Volkswagen and its labor unions consented to cut 30,000 jobs at the core Volkswagen brand in exchange for a commitment to prevent forced redundancies in Germany till 2025, a compromise which leaves the automaker’s success still lagging competitors.
The turnaround plan revealed on Friday will result in 3.7 billion euros ($3.9 billion) in annual savings by 2020 and raise the Volkswagen’s operating margin to 4 percent that year, from an anticipated 2 percent this year.
That target still remains below competing European automakers such as Renault and Peugeot Citroen, which is aiming an operating margin of 6 percent in 2021.
Volkswagen, Europe’s biggest automaker, is seeking to move beyond an emissions-cheating scandal that has stained its image and left it dealing with billions of euros in fines and settlements.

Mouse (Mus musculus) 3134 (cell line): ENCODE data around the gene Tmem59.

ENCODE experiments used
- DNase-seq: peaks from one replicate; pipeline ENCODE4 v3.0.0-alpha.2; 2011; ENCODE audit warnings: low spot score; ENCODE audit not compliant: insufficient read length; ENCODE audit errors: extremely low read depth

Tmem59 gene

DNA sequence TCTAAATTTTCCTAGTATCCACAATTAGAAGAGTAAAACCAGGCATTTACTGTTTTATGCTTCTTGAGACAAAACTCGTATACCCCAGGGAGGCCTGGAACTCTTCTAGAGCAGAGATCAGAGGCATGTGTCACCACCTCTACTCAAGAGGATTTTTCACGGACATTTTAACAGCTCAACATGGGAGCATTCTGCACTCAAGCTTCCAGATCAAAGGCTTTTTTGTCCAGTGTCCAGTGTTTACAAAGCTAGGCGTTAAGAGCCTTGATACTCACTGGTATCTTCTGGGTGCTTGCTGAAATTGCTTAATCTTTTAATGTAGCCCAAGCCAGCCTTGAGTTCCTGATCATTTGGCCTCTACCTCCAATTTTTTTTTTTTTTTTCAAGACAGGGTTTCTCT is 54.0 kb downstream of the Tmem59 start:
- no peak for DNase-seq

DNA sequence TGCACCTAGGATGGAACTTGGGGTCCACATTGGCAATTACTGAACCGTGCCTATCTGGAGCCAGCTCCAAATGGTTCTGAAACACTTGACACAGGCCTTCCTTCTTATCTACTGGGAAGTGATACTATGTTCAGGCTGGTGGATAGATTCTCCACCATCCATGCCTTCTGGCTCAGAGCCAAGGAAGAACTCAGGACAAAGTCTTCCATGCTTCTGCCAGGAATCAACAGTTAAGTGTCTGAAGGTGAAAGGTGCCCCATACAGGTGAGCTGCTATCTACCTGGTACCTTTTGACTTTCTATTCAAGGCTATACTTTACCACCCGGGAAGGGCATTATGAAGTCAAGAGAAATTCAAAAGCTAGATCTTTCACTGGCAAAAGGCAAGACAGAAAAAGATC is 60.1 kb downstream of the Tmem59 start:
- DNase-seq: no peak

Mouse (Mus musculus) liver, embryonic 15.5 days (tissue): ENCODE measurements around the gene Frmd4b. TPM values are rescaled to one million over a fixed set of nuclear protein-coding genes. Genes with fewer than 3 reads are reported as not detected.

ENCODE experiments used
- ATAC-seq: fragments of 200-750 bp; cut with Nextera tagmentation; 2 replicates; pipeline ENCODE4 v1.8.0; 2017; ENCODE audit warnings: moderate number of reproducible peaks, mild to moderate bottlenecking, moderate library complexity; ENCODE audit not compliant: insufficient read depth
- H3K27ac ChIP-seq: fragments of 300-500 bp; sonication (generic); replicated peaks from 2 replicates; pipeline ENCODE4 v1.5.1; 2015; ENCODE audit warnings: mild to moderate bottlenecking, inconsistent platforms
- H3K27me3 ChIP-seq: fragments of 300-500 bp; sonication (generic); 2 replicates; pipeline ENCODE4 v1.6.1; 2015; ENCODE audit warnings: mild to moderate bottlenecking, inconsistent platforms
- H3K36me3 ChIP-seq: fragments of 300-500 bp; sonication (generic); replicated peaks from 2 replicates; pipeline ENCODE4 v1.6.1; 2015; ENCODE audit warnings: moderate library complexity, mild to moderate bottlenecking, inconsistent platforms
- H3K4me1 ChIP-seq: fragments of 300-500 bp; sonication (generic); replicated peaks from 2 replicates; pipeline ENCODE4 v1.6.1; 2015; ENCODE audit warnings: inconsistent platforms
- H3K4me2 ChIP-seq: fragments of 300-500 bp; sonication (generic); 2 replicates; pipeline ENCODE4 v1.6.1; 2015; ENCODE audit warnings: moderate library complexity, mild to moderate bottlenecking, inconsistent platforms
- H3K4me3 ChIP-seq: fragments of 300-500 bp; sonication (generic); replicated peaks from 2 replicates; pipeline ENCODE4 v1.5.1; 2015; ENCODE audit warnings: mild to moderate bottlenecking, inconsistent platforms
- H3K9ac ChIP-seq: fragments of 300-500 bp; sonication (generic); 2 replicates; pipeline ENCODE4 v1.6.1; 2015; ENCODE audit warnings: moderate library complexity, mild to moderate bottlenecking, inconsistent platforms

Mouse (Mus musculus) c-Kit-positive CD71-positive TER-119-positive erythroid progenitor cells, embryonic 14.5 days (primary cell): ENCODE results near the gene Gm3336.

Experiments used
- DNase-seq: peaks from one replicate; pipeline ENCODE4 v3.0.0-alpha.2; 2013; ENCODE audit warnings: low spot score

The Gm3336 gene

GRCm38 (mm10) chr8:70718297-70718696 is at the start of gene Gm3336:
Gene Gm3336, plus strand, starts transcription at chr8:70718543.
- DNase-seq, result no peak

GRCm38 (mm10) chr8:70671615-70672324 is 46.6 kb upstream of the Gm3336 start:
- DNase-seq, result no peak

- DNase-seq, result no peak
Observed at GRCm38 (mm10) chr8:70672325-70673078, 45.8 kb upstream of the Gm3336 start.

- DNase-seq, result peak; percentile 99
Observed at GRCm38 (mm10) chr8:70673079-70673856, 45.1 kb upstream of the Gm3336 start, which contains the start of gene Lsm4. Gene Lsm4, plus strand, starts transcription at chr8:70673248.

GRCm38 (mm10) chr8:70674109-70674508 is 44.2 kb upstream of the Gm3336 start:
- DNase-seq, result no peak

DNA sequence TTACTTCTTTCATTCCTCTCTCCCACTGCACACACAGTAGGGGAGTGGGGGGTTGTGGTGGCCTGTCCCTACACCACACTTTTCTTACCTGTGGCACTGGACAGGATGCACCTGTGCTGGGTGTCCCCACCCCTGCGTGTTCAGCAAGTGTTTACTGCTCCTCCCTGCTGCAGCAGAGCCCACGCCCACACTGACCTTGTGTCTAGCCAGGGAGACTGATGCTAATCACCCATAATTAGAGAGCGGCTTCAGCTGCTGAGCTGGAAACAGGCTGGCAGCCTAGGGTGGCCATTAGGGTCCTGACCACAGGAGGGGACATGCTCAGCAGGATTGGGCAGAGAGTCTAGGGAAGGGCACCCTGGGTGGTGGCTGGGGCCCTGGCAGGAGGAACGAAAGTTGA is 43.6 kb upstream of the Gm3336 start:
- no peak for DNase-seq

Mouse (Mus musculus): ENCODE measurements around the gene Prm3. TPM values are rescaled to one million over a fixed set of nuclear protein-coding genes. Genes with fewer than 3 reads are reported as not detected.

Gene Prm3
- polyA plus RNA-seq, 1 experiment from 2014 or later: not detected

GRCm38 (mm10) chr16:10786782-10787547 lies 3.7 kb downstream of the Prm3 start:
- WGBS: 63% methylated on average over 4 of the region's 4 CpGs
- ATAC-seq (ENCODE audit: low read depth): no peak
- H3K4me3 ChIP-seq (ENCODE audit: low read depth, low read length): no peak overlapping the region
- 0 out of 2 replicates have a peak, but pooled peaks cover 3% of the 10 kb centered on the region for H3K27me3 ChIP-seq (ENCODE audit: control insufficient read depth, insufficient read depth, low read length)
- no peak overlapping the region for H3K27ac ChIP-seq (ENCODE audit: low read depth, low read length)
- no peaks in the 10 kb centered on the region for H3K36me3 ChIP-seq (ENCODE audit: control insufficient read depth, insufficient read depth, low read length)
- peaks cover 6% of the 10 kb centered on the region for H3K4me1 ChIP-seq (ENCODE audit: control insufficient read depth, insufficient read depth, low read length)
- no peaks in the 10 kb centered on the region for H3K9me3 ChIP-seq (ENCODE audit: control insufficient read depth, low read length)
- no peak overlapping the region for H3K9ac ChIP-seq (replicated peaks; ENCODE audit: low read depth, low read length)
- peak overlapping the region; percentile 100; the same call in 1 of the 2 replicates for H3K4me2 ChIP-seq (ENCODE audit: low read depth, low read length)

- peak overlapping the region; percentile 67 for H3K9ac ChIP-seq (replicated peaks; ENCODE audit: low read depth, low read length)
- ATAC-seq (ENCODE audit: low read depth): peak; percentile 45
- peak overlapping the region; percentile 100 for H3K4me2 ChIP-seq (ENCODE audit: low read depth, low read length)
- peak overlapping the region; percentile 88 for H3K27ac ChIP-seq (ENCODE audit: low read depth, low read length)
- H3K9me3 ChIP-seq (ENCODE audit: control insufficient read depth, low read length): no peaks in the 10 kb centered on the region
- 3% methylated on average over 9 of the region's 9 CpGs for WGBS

The cuts featured a management promise to create 9,000 new jobs in the area of battery production and mobility services at factories located in Germany as part of efforts to shift toward electric and self-driving vehicles.
“We have to invest billions of euros in new cars and services while new rivals will attack us – the improvement will definitely be more extreme than whatever we have experienced to this day,” Volkswagen brand CEO Herbert Diess stated.